January 23, 2013

The Word "Futurism"

Five years from now, we will talk on phones shaped like squirming tadpole men

For a moment there I misread that headline as "... we will talk about phones shaped like squirming tadpole men."

our Globelines handset

Futurism is a loaded word. I get that now, especially after getting mildly bombarded the moment I opened Wikipedia's comprehensive disambiguation page for the word "futurism." There's an art movement, a slightly unrelated social movement, a scientific line of thought, and the odd inevitable pretentiously-titled rock album. You'd imagine that any artist would love to corner the market on the use of the word "futurism." Or "future," for that matter.

Because we human beings think about the future a lot. And for a time we were even obsessed enough with the future to devote whole subgenres of speculative fiction to it.

The JetsonsOh, great... my Hanna-Barbera past again.

Futurists get a bad rap, if only due to the widespread belief of how impossible the future is to predict with any accuracy. As a result, they're often subject to a similar disdain as that reserved for people with an interest in UFOs, cryptids, or other branches of what we like to call fringe science.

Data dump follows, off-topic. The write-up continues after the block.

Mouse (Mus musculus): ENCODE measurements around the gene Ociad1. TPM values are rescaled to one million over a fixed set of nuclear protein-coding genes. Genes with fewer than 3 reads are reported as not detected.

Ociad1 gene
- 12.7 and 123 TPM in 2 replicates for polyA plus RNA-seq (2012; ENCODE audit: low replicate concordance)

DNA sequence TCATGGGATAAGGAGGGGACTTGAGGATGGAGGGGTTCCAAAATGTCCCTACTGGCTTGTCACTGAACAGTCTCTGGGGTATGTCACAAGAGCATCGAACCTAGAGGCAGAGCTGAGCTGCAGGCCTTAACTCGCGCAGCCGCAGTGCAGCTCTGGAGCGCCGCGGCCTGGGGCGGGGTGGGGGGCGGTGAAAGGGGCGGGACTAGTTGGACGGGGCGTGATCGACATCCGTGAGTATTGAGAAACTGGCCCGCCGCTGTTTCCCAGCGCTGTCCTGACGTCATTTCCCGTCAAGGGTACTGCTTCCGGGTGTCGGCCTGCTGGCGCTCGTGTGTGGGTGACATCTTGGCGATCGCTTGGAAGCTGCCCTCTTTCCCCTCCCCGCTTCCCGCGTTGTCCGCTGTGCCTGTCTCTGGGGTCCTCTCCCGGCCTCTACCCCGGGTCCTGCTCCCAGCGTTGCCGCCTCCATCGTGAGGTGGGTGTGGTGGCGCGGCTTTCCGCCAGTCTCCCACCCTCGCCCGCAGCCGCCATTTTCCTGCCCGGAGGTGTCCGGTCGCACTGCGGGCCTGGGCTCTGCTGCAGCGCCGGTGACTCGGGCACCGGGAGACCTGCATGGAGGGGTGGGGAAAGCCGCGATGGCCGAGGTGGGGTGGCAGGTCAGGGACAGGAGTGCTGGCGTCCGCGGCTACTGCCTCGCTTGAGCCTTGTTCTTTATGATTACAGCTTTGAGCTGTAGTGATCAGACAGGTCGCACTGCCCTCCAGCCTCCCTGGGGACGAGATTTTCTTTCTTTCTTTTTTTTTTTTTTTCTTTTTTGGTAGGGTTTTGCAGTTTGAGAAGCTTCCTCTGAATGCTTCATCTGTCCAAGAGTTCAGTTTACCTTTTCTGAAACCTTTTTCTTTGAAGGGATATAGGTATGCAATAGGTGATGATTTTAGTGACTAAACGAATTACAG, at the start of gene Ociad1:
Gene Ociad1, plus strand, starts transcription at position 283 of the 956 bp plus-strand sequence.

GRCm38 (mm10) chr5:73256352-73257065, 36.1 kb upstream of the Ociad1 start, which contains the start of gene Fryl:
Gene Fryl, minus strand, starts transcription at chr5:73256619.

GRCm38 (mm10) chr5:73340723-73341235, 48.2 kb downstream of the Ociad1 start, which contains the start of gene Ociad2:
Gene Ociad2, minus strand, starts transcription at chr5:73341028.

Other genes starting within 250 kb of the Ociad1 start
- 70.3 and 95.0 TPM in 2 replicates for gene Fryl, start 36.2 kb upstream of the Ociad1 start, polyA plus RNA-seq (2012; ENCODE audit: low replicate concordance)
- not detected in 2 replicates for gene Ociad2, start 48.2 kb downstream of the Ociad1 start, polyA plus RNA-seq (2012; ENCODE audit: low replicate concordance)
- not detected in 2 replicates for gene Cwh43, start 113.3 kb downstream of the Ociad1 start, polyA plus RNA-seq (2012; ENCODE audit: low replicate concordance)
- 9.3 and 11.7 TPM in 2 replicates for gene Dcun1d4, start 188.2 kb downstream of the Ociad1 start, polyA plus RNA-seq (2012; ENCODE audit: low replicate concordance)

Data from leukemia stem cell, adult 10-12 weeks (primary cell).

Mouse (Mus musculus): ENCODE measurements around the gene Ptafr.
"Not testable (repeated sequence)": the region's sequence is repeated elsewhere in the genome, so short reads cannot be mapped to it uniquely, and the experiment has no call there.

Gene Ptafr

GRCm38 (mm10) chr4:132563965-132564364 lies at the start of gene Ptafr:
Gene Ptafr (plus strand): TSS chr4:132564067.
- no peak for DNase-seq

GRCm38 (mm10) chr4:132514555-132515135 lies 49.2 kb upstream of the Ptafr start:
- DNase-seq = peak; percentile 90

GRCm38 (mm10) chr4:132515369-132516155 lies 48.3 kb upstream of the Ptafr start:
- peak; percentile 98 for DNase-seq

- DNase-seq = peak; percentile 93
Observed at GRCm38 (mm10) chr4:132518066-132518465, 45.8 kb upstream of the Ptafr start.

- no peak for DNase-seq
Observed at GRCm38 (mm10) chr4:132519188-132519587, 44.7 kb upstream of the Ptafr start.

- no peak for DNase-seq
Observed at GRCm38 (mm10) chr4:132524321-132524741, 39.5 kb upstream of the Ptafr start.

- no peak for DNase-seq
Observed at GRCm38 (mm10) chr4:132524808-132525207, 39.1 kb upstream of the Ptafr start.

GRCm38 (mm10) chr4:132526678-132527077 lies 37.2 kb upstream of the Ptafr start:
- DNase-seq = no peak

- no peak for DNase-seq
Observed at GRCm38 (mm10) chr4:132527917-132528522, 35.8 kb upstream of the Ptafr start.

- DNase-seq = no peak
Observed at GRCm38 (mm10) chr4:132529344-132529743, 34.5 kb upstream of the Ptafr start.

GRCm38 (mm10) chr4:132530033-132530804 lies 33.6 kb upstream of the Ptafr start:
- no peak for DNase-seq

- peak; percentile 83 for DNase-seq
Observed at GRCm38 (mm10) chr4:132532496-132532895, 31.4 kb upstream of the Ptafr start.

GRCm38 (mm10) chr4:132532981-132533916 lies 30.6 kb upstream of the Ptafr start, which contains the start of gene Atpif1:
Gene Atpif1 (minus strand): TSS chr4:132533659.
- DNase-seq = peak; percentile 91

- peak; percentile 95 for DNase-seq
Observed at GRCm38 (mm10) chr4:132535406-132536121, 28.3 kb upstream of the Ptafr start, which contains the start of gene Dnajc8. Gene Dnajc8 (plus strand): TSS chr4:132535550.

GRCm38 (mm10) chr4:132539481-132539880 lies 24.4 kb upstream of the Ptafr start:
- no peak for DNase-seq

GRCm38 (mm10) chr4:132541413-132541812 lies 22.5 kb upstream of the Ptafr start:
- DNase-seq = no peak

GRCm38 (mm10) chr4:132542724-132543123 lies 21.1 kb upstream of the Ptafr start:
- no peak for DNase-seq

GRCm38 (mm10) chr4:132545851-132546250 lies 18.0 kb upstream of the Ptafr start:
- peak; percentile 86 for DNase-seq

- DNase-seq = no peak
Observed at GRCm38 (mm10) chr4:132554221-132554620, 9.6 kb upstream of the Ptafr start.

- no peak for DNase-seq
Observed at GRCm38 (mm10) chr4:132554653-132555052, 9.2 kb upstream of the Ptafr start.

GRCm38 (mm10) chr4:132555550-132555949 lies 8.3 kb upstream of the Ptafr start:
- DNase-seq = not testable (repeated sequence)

J.J. Abrams' Fringe
Speaking of which.

Of course, that doesn't stop people from giving it their ol' college try anyway.

You don't have to be a scientist or sociologist to take a stab at what the future brings, though. Sometimes all you need to be is a little kid with a big imagination. (Gods, I sound like someone straight out of a Disney movie)

This page spread is an old (probably mid-eighties?) edition of Macmillan's Illustrated Almanac For Kids, one of several massive trivia repositories that kept my siblings and I company at home when we were little.

Kids Predict The Future, from Macmillan's Illustrated Almanac For Kids
I think the only prediction here that sounds remotely close to our present is the one about us staring at things and doing nothing. I have my doubts about the "It will be real nice" part though.

As expected, no speculation on the future would be complete without mention of robots.

Robot Maids? (Macmillan's Illustrated Almanac For Kids)

The same holds true for jetpacks. To date, I think the only contemporary jetpack prototype I'd ever seen that impressed me was the one flown by Yves Rossy on a recent episode of Top Gear.

I Want My Jetpack (Macmillan's Illustrated Almanac For Kids)

It must be nice to have childlike notions of what the future would be like. I can only wonder how today's kids will predict the next few hundred years. Will there be more iPads? More pollution? More outlandish fashion trends to give skinny jeans a run for their money?

Men Wearing Skirts? (Macmillan's Illustrated Almanac For Kids)
Also, note the "iron man" prediction.

(Note: I first started composing this in March 2011, so this post is sort of long overdue. Besides, quips about jetpacks and subversive gender norms are practically timeless.)

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